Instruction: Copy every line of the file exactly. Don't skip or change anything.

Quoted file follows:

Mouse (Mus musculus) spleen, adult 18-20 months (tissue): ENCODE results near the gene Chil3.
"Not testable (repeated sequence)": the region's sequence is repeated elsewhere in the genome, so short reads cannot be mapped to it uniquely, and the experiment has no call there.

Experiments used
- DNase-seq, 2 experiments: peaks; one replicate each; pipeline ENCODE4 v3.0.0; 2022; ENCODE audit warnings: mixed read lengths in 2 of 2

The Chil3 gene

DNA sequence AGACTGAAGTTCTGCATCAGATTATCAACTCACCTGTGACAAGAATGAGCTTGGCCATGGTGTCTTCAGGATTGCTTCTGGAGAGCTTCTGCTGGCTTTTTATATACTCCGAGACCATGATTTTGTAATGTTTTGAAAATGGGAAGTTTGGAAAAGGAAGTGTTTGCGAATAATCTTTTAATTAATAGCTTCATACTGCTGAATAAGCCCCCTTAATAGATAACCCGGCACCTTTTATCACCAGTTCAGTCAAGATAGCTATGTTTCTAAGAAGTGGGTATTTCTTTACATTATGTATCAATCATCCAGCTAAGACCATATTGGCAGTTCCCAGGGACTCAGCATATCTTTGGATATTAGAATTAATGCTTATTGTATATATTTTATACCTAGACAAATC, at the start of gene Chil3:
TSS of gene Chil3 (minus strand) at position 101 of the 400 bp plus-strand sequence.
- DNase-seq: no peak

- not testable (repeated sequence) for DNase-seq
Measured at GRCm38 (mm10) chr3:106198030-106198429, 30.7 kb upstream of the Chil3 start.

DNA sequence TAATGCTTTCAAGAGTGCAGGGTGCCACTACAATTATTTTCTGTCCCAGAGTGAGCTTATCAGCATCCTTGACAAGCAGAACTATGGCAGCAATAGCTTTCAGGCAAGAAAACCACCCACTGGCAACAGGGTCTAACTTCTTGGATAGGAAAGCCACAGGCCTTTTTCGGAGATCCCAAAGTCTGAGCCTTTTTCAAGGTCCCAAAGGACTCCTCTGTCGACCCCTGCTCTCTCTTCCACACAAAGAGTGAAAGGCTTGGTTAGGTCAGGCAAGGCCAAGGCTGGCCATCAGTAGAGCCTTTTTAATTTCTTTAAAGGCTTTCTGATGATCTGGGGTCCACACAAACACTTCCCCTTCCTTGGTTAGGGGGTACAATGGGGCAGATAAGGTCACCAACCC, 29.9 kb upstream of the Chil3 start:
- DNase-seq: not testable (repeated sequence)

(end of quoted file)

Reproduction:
Mouse (Mus musculus) spleen, adult 18-20 months (tissue): ENCODE results near the gene Chil3.
"Not testable (repeated sequence)": the region's sequence is repeated elsewhere in the genome, so short reads cannot be mapped to it uniquely, and the experiment has no call there.

Experiments used
- DNase-seq, 2 experiments: peaks; one replicate each; pipeline ENCODE4 v3.0.0; 2022; ENCODE audit warnings: mixed read lengths in 2 of 2

The Chil3 gene

DNA sequence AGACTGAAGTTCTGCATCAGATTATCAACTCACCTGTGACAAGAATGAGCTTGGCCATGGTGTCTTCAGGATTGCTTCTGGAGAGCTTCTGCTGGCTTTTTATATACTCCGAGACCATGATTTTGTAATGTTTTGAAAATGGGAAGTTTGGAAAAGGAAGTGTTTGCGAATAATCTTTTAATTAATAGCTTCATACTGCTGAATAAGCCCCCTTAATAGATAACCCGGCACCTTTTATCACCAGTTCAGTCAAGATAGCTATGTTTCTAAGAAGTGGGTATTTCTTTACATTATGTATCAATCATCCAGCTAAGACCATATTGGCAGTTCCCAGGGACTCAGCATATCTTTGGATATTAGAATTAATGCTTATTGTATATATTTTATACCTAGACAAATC, at the start of gene Chil3:
TSS of gene Chil3 (minus strand) at position 101 of the 400 bp plus-strand sequence.
- DNase-seq: no peak

- not testable (repeated sequence) for DNase-seq
Measured at GRCm38 (mm10) chr3:106198030-106198429, 30.7 kb upstream of the Chil3 start.

DNA sequence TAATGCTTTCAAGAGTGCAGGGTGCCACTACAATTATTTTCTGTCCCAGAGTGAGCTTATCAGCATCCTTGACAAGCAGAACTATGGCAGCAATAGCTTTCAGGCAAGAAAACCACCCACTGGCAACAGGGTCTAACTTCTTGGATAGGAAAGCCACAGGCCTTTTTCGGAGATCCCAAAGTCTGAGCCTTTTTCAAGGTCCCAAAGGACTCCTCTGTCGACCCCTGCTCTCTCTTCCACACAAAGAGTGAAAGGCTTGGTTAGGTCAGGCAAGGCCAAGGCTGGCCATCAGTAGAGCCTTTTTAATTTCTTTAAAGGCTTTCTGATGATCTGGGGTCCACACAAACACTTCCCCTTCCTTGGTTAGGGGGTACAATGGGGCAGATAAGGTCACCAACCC, 29.9 kb upstream of the Chil3 start:
- DNase-seq: not testable (repeated sequence)